We learn from the Lewis & Clark Journals that the Hungery Creek Branch of the Northern Nez Perces Trail was being used in 1805-1806. Their Lemhi Shoshoni guide, Toby, took them westward on that branch in 1805 and their Nez Perce guides took them eastward on the same branch. The Journals are the only record of this branch being used. Our next extant journal, from John Work in 1832, records his party's passage along the Snowy Summit Branch. Every journal record afterwards never again mentions the Hungery Creek Branch, only the Snow Summit Branch.
    I've speculated that, during the early 1800s, the Nez Perce greatly expanded their system of horse trails and decided the Snowy Summit Branch was the best route for their travel. After the development of the Bird-Truax Trail 1866, I believe the Nez Perce used both their traditional trail and the new trail. In 1877, I believe they used both trails but primarily the Bird-Truax Trail 1866. In all my years of hiking both of these trails, I prefer using the original trail in many places because of its directness. It seems faster and easier in many respects but the 1866 government trail would be easier on horses and most hikers.

Lewis and Clark 1805-1806
    The Corps of Discovery, under the command of Meriwether Lewis and William Clark, followed this trail (westward) in 1805 and (eastward) in 1806 between Lolo, Montana and the Weippe Prairie. During their westward trip, they diverted from the main ridge and followed the Koos-Koos-Kee Salmon Fishing Trail for several miles before climbing up Wendover Ridge and joining the main trail at the top. They also  followed the trail from Kamiah, Idaho to the Weippe Prairie (eastward) in 1806.
    On the west end of the Northern Nez Perces Trail, the Corps followed the Hungery Creek Branch of the Northern Nez Perces Trail. This trail passes Bowl Butte, Hungery Creek, Fish Creek, Mex Mountain, Eldorado Creek, Cedar Creek, Lolo Creek, Crane Meadows, Wilson Creek, and Jim Ford Creek. The geographic notes, mileages, and maps in their journals are the first written documentation we have of the location of the tread of the Northern Nez Perces Trail. In 1805, their trip westward was a cold, rainy, snowy, hungry one that caused them to suffer from lack of food and the elements. Their trip eastward in 1806 was over deep hard-packed snow which made the trail much easier traveling.

John Work 1831
    John Work lead a large party of Hudson's Bay fur trappers over the Northern Nez Perces Trail in 1831. He reached the trail at the Weippe Prairie and followed it eastward to Lolo, Montana. This party followed the Snowy Summit Branch of the Northern Nez Perces Trail from Musselshell Meadows to Green Saddle. This trail passes Lolo Forks, Camp Martin, Snowy Summit, Beaver Dam Saddle, Rocky Ridge, and Weitas Meadows. From Green Saddle eastward, there was a single trail, the one followed by Lewis & Clark, all the way to Lolo, Montana.

John Mullan 1854
    Captain John Mullan was twenty-three and a West Point graduate when he came west in 1853 to serve in the Pacific Rail Road Survey expeditions under the command of  Issac I. Stevens, Gov. of Washington Territory. Mullan did many surveys including his trip over the Lolo Trail, done in the fall of 1854. His survey followed the Snowy Summit Branch of the Northern Nez Perces Trail. His journals concluded that the Lolo Trail route was unsuitable for a railroad.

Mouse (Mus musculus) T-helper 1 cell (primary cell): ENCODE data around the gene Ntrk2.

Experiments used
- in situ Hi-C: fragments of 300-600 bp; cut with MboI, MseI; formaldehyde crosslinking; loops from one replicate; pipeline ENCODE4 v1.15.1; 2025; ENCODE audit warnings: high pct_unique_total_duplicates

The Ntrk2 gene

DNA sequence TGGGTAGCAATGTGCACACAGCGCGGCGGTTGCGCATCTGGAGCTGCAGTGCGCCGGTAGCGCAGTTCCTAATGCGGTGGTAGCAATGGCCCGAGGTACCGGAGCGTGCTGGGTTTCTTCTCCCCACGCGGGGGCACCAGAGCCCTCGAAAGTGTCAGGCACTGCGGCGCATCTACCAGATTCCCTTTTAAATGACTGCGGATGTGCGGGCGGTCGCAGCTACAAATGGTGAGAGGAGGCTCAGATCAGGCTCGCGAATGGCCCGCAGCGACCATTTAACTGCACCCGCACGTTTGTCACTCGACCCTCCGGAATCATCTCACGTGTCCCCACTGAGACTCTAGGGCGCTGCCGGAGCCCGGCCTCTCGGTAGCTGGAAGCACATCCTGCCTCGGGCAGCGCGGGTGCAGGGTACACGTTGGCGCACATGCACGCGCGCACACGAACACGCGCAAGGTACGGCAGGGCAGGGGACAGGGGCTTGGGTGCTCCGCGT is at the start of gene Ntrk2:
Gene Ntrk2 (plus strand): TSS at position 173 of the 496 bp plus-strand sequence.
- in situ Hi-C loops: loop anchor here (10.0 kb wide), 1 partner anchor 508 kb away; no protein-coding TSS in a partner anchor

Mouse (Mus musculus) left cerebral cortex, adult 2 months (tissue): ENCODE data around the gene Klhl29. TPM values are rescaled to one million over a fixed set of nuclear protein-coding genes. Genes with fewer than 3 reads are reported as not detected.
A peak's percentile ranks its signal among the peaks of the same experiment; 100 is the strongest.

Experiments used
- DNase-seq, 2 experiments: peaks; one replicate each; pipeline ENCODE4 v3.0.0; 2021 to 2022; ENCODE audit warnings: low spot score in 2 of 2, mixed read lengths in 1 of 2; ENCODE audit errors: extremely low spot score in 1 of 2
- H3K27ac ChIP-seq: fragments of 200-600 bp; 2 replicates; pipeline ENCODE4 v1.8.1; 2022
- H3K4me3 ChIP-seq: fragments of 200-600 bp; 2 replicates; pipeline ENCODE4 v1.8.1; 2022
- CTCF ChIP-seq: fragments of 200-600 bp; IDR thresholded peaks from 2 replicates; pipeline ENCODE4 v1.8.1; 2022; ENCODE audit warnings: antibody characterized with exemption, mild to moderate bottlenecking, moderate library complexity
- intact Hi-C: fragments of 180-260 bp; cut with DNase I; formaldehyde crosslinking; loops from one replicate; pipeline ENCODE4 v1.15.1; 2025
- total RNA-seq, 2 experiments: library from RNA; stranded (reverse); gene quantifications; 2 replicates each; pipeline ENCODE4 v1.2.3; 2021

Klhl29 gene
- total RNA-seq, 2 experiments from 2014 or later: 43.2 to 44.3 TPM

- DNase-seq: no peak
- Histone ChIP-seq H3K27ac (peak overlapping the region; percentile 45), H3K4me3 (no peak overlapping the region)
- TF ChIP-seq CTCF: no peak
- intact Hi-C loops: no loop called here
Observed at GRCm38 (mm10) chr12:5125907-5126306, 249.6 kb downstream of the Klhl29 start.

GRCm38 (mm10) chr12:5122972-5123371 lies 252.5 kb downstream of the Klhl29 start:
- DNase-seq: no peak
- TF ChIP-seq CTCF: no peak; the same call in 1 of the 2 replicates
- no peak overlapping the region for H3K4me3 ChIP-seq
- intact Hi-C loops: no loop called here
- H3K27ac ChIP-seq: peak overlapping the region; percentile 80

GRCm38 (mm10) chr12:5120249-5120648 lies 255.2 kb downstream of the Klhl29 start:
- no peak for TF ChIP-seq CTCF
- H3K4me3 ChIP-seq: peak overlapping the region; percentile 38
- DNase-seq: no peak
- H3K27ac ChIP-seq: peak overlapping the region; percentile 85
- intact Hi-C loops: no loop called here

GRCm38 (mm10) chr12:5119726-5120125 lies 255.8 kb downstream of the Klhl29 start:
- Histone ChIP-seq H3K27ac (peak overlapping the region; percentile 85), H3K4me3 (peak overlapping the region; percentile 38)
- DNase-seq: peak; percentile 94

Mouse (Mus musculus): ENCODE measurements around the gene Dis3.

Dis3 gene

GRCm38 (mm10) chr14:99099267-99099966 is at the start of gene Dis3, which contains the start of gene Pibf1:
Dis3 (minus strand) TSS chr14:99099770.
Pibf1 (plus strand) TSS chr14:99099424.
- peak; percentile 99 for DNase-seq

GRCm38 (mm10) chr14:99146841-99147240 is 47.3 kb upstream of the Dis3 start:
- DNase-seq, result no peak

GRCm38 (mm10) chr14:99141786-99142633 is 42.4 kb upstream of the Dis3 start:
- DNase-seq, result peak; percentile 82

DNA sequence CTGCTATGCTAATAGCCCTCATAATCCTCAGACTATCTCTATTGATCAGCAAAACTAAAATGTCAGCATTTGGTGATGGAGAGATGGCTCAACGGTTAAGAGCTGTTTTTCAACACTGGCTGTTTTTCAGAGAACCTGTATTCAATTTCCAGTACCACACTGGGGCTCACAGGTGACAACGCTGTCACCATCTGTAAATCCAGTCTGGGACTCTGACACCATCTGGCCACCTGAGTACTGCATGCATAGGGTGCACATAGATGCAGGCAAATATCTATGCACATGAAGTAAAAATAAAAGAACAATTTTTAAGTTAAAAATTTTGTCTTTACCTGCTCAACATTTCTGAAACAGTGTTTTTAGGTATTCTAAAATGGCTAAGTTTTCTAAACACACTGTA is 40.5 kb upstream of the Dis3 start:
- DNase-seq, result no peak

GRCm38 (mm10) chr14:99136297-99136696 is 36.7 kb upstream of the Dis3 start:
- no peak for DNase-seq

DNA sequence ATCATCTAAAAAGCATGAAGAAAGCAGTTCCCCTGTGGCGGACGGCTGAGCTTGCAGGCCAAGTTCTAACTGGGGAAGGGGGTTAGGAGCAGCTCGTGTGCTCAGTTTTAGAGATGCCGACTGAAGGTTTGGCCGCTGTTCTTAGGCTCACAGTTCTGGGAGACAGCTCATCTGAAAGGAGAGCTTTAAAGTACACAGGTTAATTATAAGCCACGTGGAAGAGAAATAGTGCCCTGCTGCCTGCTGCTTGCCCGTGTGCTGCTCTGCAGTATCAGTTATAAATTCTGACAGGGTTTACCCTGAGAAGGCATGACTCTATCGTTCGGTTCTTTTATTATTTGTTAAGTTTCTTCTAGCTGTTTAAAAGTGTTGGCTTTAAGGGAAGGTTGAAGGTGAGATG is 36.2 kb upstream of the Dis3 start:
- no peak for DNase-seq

I've concluded from reading his journal accounts that Mullan never really took the Lolo Trail seriously as a railroad route over the Bitterroot Mountains and probably knew ahead of time it was impractical but still needed to do the survey for completeness. I am puzzled by his lack of quality in the survey. His distance estimates are among the poorest of all the journals about the Lolo Trail and his published map of the trail is much more inaccurate than the maps of Lewis & Clark. His journal comments, however, give us some insight into the nature of the trail.

George Nicholson 1866
    In 1866, Nicholson joined the expedition of the Virginia City and Lewiston Wagon Road (Bird-Truax Trail 1866) as its surveyor. He was a young man, eager to experience the adventures of the west. It was Nicholson, more than any other person, who was responsible for the documentation we now have of both the Northern Nez Perces Trail and the Bird-Truax Trail 1866. Nicholson was also very interested in the Lewis & Clark adventure over the Lolo Trail because he speculated on their route and corresponded with Reuben G. Thwaites, the editor of the centennial version of the Lewis & Clark journals. Although intensely interested in the route of Lewis & Clark, Nicholson never followed the Hungery Creek Branch. All his travel was on the Snowy Summit Branch. It is unknown whether Nicholson ever again visited the Lolo Trail after he returned east in the fall of 1866.




BIRD-TRUAX TRAIL 1866

    In 1865, at the end of the Civil War, the federal government decided that it would be in the best interests of  the nation to speed up westward expansion by building a series of wagon roads west of the Mississippi. One of the wagon road projects chosen for funding was the Virgi